Phrasal Verb L

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  • land in|Get someone into trouble|He LANDED ME IN it when he told them what I had done wrong.|_
  • land up in|Arrive, end a journey in a place, often without planning|We set out for Manchester, but LANDED UP IN Liverpool.|_
  • land with|Create a problem for someone|He LANDED ME WITH the job of proofreading the whole thing.|_
  • lap up|Appreciate something|He LAPPED UP their praise.|1
  • large it up|Have a good time when intoxicated|They were LARGING IT UP in the rave.|_
  • lark about|Behave in a silly way|The children made me angry because they were LARKING ABOUT.|1
  • lark around|Behave in a silly way|The students wouldn’t stop LARKING AROUND.|_
  • lark it up|Enjoy yourself noisily and exuberantly|After they won, they went to a bar to L ARK IT UP.|_
  • lash down|Fall heavily (rain)|The rain was LASHING DOWN all day and the roads were flooded.|_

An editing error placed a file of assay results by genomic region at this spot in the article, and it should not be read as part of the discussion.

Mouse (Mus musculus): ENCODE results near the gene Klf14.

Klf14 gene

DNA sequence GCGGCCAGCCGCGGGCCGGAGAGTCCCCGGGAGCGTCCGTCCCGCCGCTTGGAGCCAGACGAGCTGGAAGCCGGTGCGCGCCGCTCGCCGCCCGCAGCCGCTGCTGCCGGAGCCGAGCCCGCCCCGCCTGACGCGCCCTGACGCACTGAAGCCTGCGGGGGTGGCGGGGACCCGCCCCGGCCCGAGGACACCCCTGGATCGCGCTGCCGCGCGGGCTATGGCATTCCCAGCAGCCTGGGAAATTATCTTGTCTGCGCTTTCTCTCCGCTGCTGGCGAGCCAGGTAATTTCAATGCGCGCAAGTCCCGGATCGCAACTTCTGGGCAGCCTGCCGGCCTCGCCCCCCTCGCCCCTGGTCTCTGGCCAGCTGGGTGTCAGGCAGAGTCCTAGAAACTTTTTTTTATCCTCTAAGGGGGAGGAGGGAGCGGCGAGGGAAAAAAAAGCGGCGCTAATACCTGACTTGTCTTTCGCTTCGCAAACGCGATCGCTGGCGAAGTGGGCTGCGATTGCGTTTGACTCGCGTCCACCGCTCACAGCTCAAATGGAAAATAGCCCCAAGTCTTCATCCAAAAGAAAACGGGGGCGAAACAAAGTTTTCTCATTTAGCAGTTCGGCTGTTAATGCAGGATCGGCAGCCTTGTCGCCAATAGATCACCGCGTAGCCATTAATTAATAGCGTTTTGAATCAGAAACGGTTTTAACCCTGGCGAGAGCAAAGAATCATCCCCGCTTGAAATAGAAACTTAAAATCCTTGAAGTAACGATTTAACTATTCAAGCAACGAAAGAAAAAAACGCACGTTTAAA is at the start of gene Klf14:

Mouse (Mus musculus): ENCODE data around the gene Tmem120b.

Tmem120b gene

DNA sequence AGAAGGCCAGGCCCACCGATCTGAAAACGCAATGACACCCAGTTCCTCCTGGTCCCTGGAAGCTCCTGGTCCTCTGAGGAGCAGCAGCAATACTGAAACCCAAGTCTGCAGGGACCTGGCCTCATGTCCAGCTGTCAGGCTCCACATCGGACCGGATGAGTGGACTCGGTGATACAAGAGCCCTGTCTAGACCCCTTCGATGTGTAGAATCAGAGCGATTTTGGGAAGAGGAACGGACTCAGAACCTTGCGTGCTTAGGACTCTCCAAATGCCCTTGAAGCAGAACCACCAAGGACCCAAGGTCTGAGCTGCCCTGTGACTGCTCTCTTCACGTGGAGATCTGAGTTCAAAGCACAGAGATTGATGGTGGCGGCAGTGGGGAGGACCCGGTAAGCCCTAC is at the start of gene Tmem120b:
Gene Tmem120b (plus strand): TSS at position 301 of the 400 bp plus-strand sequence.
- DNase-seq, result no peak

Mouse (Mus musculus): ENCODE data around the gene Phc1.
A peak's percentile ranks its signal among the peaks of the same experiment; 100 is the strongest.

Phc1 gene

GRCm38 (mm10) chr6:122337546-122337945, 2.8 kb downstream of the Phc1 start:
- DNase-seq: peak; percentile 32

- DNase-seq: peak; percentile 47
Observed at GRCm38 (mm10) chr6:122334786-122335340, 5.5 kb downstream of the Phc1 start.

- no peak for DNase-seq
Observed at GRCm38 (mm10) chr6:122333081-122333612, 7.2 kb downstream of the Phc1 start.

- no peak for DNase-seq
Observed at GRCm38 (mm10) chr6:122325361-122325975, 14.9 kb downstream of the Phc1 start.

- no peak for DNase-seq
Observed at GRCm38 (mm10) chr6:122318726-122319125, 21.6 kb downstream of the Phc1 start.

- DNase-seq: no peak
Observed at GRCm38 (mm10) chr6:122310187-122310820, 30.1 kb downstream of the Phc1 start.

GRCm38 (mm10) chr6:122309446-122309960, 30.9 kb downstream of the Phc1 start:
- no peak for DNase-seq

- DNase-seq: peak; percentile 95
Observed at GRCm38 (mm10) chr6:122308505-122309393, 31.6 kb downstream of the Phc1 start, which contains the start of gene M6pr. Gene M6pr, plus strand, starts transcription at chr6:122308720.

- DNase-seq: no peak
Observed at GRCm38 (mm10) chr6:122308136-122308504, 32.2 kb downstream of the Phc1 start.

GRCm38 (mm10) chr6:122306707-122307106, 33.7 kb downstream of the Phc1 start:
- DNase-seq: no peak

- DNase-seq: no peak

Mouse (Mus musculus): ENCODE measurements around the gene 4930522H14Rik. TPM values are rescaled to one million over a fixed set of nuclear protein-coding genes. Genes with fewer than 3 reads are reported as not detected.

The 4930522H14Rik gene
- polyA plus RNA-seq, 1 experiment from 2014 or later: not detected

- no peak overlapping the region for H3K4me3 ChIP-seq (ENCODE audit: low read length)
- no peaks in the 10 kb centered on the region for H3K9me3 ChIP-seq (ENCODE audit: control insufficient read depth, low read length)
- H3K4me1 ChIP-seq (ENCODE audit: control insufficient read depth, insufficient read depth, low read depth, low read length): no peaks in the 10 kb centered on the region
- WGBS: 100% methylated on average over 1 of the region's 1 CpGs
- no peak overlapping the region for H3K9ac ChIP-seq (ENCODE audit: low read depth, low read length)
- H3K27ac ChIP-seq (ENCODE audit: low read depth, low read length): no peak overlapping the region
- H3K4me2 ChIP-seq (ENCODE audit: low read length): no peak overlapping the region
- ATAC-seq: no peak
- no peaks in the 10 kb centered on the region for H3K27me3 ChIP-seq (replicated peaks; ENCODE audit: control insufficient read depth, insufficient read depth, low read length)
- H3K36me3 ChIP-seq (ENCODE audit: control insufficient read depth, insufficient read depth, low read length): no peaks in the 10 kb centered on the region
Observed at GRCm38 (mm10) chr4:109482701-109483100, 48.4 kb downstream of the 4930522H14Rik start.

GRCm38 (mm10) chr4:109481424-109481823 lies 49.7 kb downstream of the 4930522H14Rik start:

• lash into|Criticise someone strongly|He LASHED INTO them for messing thins up.|_
  • lash out|Suddenly become violent|He LASHED OUT and broke the man’s nose.|1
  • lash out against|Criticise something strongly|The press has LASHED OUT AGAINST the policy.|_
  • lash out at|Hit someone suddenly, usually without warning, or try to hit them|He LASHED OUT AT me when I laughed at him.|_
  • lash out on|Spend a lot of money buying something|I LASHED OUT a lot ON a new car.|_
  • latch on|Understand, often after a long time|They were lying, but it took her ages to LATCH ON.|1
  • latch on to|Understand something, often after a long time|The police didn’t LATCH ON TO what the crooks were doing for years.|_
  • latch onto|Connect to something|The gecko LATCHED ONTO the ceiling.|_
  • laugh off|Pretend something (an injury, news, etc.) isn’t important|He LAUGHED OFF the sprained finger but it obviously affected his golf game.|1
  • lay down|Establish rules or procedures|The rules of the sport were LAID DOWN early in the nineteenth century.|1
  • lay into|Criticise angrily|His partner LAID INTO him when he arrived two hours late..|1
  • lay off|Make an employee redundant|The hotel LAID OFF twenty staff because tourist numbers were down.|1
  • lay on|Organise, supply|They LAID ON a buffet lunch at the conference.|_
  • lay out|Spend money|They LAID OUT thousands of pounds on their wedding reception.|1